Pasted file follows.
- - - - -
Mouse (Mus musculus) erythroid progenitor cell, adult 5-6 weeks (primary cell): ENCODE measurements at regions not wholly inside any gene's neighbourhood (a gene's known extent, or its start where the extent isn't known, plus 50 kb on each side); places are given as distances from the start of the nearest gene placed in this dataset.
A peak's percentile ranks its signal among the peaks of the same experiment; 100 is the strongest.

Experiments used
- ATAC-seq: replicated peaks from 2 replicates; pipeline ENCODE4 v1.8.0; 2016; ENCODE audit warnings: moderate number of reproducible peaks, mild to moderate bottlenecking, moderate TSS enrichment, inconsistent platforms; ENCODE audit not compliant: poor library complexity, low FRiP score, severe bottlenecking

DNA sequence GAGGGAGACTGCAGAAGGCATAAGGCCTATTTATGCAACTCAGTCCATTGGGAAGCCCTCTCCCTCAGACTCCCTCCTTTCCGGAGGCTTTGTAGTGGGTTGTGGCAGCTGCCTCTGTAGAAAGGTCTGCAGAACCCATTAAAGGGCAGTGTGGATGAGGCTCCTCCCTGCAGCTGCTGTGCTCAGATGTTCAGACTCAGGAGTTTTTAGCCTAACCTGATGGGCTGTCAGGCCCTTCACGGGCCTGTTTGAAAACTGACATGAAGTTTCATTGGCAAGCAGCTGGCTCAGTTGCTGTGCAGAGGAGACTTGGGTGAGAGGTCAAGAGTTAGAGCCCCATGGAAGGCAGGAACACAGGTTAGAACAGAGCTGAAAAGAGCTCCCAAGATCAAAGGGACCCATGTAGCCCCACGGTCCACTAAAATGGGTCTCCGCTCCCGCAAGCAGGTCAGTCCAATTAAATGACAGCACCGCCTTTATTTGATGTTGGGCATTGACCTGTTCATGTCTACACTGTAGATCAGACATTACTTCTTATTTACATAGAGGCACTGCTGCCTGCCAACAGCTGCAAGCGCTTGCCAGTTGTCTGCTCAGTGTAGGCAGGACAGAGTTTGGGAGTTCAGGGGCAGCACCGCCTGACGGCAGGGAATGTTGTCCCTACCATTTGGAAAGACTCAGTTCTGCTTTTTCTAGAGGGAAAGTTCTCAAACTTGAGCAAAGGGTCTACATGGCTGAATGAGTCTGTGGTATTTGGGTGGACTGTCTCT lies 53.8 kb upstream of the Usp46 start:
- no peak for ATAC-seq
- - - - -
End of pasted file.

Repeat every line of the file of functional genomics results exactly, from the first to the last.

Mouse (Mus musculus) erythroid progenitor cell, adult 5-6 weeks (primary cell): ENCODE measurements at regions not wholly inside any gene's neighbourhood (a gene's known extent, or its start where the extent isn't known, plus 50 kb on each side); places are given as distances from the start of the nearest gene placed in this dataset.
A peak's percentile ranks its signal among the peaks of the same experiment; 100 is the strongest.

Experiments used
- ATAC-seq: replicated peaks from 2 replicates; pipeline ENCODE4 v1.8.0; 2016; ENCODE audit warnings: moderate number of reproducible peaks, mild to moderate bottlenecking, moderate TSS enrichment, inconsistent platforms; ENCODE audit not compliant: poor library complexity, low FRiP score, severe bottlenecking

DNA sequence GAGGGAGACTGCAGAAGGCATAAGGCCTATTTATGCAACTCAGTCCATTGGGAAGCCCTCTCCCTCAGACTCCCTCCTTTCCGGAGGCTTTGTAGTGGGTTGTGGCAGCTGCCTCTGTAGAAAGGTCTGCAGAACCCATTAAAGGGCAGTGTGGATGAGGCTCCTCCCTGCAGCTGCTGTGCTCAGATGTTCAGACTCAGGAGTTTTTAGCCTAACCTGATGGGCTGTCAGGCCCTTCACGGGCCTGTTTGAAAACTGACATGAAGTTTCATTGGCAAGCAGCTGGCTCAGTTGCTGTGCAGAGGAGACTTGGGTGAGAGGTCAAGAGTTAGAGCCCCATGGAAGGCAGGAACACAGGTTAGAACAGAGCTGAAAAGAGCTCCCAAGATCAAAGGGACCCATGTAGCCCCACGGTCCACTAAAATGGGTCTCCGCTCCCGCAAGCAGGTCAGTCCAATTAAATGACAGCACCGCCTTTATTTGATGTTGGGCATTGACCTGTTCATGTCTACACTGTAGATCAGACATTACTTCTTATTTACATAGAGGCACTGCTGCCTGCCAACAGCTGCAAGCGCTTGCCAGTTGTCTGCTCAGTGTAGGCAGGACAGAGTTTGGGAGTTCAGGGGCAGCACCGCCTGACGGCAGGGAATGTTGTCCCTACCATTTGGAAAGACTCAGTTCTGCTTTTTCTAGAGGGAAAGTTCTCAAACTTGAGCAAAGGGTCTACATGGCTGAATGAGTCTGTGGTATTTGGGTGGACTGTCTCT lies 53.8 kb upstream of the Usp46 start:
- no peak for ATAC-seq